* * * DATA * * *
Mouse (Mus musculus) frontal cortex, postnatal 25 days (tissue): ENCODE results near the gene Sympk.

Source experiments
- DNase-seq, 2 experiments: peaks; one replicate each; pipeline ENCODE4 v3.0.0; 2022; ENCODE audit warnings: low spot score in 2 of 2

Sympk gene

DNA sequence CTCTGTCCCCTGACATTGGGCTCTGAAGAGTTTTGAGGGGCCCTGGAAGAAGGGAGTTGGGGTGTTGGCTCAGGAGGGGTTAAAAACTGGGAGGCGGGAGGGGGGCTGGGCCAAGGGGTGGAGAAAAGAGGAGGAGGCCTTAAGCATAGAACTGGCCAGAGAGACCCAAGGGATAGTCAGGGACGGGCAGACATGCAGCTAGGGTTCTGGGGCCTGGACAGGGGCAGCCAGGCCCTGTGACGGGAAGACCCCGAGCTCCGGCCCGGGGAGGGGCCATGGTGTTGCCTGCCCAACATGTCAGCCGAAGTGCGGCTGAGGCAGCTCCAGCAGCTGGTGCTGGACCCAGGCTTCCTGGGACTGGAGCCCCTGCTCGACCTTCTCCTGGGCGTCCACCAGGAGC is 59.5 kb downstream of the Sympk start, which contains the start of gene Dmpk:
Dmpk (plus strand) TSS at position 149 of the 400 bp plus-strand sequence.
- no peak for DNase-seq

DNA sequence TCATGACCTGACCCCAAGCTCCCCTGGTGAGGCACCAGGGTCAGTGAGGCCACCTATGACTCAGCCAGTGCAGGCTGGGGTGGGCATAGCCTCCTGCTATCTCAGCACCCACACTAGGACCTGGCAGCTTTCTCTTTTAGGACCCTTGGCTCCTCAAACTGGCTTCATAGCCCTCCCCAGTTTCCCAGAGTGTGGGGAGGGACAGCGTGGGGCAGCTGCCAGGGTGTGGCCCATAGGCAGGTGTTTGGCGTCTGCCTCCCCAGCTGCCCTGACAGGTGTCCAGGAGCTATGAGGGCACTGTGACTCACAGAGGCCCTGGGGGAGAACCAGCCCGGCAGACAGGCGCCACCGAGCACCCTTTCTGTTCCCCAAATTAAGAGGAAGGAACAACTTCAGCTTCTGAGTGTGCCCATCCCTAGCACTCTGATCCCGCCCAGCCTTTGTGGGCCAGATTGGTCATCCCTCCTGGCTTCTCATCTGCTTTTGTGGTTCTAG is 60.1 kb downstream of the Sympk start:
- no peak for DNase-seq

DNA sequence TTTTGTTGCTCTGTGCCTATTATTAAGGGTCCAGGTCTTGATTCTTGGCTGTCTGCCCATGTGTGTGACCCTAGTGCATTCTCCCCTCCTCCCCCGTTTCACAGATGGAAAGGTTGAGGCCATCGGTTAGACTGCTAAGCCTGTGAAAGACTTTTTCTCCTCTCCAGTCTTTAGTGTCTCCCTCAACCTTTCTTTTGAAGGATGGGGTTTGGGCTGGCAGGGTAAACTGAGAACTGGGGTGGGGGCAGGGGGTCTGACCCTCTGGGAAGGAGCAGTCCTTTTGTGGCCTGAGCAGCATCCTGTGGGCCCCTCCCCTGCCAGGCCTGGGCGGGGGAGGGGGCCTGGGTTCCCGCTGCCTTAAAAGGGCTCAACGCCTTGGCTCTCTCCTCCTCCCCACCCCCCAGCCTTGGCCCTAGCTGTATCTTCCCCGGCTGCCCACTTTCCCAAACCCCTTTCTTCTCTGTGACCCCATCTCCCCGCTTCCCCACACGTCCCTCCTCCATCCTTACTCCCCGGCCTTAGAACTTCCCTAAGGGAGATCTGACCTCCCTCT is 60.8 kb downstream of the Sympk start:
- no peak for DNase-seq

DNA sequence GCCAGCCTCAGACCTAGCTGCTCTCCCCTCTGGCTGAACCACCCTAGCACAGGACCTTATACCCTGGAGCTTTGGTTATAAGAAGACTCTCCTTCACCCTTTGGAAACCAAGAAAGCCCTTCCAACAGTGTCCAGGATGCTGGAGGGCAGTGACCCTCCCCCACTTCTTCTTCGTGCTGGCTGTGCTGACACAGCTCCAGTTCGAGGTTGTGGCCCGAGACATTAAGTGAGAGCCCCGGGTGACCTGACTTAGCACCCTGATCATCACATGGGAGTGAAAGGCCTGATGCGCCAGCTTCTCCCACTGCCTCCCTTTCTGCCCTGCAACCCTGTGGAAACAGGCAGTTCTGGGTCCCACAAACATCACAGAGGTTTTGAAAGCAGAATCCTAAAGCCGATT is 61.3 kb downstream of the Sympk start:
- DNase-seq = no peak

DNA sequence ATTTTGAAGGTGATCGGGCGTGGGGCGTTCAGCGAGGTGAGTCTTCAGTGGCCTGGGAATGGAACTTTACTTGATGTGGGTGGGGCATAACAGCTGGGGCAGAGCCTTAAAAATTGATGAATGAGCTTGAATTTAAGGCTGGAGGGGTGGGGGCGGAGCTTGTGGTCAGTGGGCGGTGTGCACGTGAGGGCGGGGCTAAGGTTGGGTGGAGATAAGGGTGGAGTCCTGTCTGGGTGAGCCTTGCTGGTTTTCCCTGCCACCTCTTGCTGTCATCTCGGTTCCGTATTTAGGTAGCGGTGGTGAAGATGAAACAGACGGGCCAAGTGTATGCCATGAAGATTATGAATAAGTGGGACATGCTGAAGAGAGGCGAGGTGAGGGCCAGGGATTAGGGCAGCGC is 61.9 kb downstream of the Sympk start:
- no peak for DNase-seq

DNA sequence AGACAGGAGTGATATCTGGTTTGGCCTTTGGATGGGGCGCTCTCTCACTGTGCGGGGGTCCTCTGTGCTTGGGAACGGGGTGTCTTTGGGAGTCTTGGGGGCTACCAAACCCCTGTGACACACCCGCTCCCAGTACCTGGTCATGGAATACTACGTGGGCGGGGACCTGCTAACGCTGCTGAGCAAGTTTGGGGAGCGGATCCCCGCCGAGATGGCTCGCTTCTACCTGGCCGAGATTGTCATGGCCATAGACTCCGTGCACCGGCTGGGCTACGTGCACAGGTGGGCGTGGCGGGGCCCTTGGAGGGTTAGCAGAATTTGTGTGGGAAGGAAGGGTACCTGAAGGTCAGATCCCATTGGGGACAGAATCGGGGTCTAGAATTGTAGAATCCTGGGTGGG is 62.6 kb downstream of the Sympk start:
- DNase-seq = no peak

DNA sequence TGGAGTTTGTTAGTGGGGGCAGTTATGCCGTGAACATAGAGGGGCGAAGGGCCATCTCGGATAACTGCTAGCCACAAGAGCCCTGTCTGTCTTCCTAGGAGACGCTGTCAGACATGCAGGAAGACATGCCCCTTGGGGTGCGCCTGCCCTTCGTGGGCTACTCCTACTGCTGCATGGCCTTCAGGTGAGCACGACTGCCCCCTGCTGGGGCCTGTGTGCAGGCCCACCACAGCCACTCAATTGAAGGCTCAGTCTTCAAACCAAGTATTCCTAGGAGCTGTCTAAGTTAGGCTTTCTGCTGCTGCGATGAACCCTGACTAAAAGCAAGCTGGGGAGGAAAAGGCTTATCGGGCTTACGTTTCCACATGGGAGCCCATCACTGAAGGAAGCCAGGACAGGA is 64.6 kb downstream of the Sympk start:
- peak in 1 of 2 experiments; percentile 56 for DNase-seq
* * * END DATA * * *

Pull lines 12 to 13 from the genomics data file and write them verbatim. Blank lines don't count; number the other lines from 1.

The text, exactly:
DNA sequence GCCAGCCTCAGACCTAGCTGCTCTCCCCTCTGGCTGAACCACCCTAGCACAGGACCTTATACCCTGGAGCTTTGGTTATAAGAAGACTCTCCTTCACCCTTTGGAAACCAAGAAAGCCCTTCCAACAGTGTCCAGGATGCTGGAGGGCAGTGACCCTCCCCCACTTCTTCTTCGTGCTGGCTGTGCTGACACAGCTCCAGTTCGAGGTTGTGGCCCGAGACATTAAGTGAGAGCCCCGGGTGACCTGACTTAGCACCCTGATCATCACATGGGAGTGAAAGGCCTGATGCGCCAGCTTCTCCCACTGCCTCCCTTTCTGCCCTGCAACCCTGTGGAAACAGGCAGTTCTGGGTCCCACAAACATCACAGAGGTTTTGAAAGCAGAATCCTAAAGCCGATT is 61.3 kb downstream of the Sympk start:
- DNase-seq = no peak